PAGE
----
Thursday, May 1, 2008

Why reducing the gasoline tax is stupid!

The article, Clinton Gas-Tax Proposal Criticized, was published in the Washington Post on May 1, 2008.

The American economy is currently suffering. With crude oil hitting $120/barrel early this week (it has since subsided to $112/barrel), gasoline prices are skyrocketing. Since March 24, 2008, the average price of gasoline in the U.S. has risen 34 cents to $3.60/gallon. Americans are allocating a growing share of their hard-earned money toward gas and heat, and away from clothing, education, and food. It hurts!

In order to help the average consumer along, both Hillary Clinton and John McCain pledge to lower the gasoline tax during the summer. They figure that with a lower tax, the price of gas would fall, and consumers would have more money to allocate to other goods. There are two large problems with this proposal (repealing the gas tax):

  1. Repealing the gas tax, as stated by Greg Mankiw in the Washington Post, will not result in a lower price of gas.
  2. If the price of gas did fall, consumers would have less incentive to change their behavior.

First, the price of gas will not fall. The way that gasoline is produced identifies the supply of gas as inelastic. Based on factors of the production process (i.e., the large size of the oil refineries), the supply of gas does not respond significantly to any change in the price of gas. For example, Exxon and Shell expect the price of gas to be high indefinitely, so they build new refineries in order to accrue higher profits with larger production. This takes time – a long time! So, during the meantime, there is not a whole lot that they can do, except produce at full capacity. Since the supply of gasoline is produced in this manner, that means the reduction in the gasoline tax will result in only a small decrease in the price of gas at the pump.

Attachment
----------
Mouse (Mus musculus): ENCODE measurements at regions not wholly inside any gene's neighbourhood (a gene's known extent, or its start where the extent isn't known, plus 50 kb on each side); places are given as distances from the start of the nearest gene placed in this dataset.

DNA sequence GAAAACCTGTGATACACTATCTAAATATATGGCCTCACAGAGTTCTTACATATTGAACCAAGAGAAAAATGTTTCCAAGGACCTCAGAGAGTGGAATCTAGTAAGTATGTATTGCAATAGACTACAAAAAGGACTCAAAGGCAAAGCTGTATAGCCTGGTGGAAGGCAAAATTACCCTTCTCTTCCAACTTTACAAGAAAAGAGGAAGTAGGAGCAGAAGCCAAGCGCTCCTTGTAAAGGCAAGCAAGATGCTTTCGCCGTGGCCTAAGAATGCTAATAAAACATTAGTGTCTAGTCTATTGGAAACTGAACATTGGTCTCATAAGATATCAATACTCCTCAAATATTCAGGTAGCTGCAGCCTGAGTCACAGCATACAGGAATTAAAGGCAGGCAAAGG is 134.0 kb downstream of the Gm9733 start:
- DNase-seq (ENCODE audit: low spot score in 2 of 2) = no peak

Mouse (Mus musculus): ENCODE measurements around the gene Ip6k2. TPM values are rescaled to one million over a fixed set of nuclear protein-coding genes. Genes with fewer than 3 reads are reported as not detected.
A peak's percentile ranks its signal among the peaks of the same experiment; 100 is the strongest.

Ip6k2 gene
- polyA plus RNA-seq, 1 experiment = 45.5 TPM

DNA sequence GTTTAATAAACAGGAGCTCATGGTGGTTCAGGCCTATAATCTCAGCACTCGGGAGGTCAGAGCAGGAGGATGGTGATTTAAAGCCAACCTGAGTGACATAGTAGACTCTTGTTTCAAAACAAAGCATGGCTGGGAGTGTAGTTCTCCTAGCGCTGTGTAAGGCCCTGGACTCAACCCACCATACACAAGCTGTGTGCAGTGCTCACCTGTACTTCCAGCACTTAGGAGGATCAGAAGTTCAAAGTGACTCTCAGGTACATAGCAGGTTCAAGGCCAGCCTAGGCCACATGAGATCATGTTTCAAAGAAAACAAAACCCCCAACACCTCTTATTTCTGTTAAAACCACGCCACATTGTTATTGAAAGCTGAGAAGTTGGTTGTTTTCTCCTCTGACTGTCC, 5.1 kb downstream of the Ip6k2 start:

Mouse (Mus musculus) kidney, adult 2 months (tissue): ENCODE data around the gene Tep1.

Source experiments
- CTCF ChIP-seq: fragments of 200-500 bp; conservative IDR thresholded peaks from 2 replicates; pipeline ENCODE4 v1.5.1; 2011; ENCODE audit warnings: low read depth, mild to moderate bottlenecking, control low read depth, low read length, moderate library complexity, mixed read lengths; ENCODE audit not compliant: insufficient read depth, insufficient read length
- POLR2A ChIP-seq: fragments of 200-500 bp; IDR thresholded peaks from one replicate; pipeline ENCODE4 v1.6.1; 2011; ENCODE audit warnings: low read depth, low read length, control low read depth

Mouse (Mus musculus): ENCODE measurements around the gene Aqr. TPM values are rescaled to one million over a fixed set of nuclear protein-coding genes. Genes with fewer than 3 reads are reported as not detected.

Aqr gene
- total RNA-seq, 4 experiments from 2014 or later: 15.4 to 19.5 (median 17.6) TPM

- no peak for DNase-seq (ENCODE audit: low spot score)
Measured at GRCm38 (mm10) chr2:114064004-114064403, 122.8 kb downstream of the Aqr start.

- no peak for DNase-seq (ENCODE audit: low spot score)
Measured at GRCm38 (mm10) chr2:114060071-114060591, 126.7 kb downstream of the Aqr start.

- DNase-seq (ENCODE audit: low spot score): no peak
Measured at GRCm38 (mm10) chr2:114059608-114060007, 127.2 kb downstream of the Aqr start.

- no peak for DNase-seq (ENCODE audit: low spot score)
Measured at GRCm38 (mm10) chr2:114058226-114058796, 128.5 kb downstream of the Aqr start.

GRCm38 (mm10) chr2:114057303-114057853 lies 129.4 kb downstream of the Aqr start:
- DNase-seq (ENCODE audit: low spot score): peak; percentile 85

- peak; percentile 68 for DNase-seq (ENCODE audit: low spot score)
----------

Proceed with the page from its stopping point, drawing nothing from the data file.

Most of the tax that Shell or Exxon will not pay the government falls back to their pockets, raising revenues for the refineries. Why use a crook to bring your daily earnings to the bank when you know that he/she will steal your money along the way! The government is inherently putting money into the hands of the suppliers, and taking it away from the consumer. You know, in the end, it will be the taxpayer that will pay for the tax relief.

Second, lowering the price of gas by repealing the tax (see the first point above: this will not happen) gives Americans a reason not to change their behavior. Just months ago, many of the Primary candidates were advocating climate change and raising environmental quality. If the price of gasoline fell, then people would not need to shift their behavior toward more environmentally friendly behavior like taking the bus, walking to the grocery store for a quart of milk, turning down the hot water heater, powering down the computer, etc.

Since August 2007, the price of gas has been rising, and Americans have been buying less gasoline! Why give a strawberry ice cream cone to the diabetic child after they stop begging for it?

If the desired effect is to reduce emissions and lower the dependency for oil, the government should leave the gasoline tax as it is. When the price of gas begins to ease with the reversion of crude oil prices, then they should slap a new tax on.

I, on the other hand, do not believe that the government should attempt to dictate our gas usage; let the market work it out. This is a perfect example! If there is a shortage of oil supply (due to strong international demand), the price of oil rises, the price of gas and heat rise, and we use less. It’s that simple.

Thank you for reading. I would like to hear your questions/comments. Nontruths

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